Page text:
New Study Sheds Light On Cellular Reprogramming
The transcription factor Oct4 is a protein that binds to DNA and controls the genes involved in reprogramming the cells. The team at EMBL Hamburg has now been able to resolve the crystal structure of Oct4 using high-intensity X-ray beams. In particular, their analysis focused on a previously unexplored linker sequence between two DNA binding elements of the protein. "The uniqueness of the linker has caught our attention for more than a decade and, thus, we are extremely pleased to see it for the first time, helping us rationalize its function in reprogramming cells to pluripotency" says Matthias Wilmanns who led the work in Hamburg.
The authors suggest that the linker recruits key partners to the Oct4 target genes, without whom the process of reprogramming cannot be completed. Colleagues at the Max Planck Institute for Molecular Biomedicine led by Hans Schöler supported these findings with studies on the modifications of the linker. They showed that changes in the sequence of the linker led to the loss of Oct4's reprogramming activity, and that a single residue mutation has major effects on the protein interface and thus affects the recruiting of key partners.
"Our work shows how unique the Oct4 interface is and how crucial it is for reprogramming to pluripotency. These are vital steps forward in our understanding of cell reprogramming and could lead us to new applications in the fields of drug discovery and tissue engineering" said Hans Schöler.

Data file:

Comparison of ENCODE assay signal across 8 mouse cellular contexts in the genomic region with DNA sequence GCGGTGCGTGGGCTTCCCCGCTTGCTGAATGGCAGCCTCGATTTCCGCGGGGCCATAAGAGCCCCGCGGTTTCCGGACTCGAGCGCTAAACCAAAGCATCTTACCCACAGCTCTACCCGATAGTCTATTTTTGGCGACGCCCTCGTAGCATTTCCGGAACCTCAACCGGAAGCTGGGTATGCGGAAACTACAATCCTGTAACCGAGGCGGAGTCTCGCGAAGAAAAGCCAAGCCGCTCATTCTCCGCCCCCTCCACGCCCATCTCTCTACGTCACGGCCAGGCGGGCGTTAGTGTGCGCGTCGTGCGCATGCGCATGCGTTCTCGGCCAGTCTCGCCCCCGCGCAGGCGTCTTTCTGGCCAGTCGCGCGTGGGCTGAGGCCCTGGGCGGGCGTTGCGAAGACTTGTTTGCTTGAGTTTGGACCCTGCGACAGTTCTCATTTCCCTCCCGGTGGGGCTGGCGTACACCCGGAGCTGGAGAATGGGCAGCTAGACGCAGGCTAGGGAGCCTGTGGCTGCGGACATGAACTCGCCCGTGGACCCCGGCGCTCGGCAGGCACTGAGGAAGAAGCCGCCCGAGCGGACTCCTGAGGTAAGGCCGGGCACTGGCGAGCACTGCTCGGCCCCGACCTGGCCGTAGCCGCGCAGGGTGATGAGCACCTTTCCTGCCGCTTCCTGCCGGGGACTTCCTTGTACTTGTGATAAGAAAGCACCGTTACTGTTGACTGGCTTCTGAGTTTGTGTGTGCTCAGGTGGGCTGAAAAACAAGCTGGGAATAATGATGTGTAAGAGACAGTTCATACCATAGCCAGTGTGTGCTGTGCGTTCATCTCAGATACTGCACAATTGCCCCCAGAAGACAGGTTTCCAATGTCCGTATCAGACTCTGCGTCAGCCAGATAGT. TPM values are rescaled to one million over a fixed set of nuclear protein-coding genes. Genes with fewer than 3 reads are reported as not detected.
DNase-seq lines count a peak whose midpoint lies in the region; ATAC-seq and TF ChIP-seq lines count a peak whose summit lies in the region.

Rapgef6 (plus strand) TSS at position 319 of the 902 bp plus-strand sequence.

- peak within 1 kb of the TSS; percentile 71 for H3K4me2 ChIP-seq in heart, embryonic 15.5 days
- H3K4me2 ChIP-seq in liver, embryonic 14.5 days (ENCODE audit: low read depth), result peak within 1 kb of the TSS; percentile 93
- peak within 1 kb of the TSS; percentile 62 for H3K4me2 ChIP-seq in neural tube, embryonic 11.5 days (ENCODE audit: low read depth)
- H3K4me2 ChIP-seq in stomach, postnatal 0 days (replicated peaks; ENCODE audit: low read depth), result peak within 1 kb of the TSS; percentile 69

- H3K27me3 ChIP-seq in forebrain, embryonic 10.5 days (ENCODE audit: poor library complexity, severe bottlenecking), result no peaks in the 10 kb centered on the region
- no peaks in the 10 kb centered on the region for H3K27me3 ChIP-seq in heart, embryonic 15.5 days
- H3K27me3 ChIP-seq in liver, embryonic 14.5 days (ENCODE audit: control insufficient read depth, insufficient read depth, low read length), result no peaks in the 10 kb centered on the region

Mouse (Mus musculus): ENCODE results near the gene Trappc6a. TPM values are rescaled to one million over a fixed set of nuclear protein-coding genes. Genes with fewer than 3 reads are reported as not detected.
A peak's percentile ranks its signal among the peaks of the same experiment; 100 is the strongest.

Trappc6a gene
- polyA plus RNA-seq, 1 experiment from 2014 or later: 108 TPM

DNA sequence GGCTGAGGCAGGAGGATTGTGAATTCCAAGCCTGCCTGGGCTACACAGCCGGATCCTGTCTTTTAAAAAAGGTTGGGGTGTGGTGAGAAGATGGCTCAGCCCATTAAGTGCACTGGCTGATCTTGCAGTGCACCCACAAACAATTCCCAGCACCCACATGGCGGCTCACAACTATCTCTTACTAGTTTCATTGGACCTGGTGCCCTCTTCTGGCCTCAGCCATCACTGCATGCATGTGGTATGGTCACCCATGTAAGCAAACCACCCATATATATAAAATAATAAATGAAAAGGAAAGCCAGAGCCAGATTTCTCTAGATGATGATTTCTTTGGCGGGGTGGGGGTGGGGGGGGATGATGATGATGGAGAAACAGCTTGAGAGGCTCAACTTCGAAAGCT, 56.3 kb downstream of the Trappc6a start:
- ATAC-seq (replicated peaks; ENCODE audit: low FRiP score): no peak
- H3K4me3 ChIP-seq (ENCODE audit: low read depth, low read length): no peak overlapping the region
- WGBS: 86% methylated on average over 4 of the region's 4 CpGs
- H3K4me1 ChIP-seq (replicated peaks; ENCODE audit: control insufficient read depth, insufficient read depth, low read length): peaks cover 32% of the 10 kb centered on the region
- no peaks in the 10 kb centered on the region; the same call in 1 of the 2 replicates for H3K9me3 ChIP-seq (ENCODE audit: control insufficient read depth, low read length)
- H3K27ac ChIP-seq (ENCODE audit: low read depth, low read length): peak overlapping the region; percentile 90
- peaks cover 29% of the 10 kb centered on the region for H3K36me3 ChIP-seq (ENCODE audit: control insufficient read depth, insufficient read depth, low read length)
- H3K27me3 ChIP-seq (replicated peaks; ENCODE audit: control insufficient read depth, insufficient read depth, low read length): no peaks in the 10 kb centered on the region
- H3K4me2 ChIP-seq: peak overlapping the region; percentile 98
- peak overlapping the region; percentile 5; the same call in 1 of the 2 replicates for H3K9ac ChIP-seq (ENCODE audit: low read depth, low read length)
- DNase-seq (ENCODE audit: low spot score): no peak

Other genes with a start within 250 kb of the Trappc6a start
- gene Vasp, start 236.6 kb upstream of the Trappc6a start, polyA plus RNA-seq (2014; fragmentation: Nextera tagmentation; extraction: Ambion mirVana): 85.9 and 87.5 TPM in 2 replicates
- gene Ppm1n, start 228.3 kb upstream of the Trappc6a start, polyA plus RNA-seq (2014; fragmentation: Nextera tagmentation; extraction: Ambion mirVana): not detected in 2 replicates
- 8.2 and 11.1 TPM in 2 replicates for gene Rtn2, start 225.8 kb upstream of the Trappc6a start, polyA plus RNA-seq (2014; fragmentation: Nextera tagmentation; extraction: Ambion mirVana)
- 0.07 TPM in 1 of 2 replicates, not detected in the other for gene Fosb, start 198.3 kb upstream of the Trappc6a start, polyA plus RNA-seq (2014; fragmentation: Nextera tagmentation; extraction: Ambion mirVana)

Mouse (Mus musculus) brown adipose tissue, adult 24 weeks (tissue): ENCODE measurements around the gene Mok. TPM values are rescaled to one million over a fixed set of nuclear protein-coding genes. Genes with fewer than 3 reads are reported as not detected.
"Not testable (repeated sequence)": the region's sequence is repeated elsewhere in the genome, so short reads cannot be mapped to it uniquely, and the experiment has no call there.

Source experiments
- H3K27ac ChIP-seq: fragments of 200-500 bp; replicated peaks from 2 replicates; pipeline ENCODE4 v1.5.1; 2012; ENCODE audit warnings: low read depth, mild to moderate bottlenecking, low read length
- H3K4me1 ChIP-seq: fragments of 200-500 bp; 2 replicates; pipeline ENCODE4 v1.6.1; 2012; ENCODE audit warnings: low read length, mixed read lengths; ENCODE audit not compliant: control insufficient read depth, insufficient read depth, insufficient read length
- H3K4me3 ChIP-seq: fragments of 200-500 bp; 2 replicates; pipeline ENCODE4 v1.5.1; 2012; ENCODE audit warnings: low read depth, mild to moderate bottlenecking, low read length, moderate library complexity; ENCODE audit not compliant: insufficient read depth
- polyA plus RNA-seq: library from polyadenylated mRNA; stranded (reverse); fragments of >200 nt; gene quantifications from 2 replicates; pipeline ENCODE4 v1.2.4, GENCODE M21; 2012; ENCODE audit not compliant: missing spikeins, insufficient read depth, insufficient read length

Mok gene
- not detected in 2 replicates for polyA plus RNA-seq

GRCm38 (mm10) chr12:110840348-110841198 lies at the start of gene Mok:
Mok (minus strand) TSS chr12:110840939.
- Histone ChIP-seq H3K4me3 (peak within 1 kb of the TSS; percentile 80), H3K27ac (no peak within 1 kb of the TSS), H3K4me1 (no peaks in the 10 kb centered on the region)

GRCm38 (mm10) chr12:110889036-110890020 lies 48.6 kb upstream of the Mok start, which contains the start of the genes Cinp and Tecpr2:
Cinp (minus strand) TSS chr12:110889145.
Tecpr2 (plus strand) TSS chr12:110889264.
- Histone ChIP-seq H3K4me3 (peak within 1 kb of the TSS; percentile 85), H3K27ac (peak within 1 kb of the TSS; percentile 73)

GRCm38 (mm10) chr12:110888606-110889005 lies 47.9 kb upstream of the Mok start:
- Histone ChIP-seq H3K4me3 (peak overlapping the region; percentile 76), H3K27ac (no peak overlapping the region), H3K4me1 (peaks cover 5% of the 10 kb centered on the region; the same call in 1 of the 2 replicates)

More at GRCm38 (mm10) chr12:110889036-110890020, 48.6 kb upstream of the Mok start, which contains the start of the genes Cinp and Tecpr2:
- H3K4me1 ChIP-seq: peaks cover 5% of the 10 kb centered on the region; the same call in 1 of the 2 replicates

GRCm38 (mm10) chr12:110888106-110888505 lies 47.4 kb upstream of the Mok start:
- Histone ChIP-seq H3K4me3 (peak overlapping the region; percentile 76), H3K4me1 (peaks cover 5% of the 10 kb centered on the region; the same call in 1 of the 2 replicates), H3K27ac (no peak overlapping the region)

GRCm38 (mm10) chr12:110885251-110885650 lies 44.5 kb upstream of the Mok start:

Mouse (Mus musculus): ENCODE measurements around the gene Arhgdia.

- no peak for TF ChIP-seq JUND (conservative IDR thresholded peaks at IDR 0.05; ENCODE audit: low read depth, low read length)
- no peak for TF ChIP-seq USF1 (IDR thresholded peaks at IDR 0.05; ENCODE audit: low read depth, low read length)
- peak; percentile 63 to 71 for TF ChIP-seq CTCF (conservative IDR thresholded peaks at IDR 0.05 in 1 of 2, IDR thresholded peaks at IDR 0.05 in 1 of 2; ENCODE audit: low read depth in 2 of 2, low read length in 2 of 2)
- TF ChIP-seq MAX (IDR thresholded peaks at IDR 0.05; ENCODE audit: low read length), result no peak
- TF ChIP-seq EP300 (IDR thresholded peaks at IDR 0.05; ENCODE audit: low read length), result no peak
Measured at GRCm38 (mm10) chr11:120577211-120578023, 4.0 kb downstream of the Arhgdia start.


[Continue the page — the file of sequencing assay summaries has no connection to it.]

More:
Ongoing research will help determine an integrated picture on how Oct4 acts in the context of many other protein components in stem cell pluripotency.
Terminally differentiated cells can be reprogrammed to pluripotency by the forced expression of Oct4, Sox2, Klf4, and c-Myc1-2. However, it remains unknown how this leads to the multitude of epigenetic changes observed during the reprogramming process. Interestingly, Oct4 is the only factor that cannot be replaced by other members of the same family to induce pluripotency3-5. To understand the unique role of Oct4 in reprogramming, we determined the structure of its POU domain bound to DNA. We show that the linker between the two DNAbinding domains is structured as an -helix and exposed to the protein's surface, in contrast to the unstructured linker of Oct1. Point mutations in this -helix alter or abolish the reprogramming activity of Oct4, but do not affect its other fundamental properties. Based on mass spectrometry studies of the interactome of wild-type and mutant Oct4, we propose that the linker functions as a protein-protein interaction interface and plays a crucial role during reprogramming by recruiting key epigenetic players to Oct4 target genes. Thus, we provide molecular insights to explain how Oct4 contributes to the reprogramming process.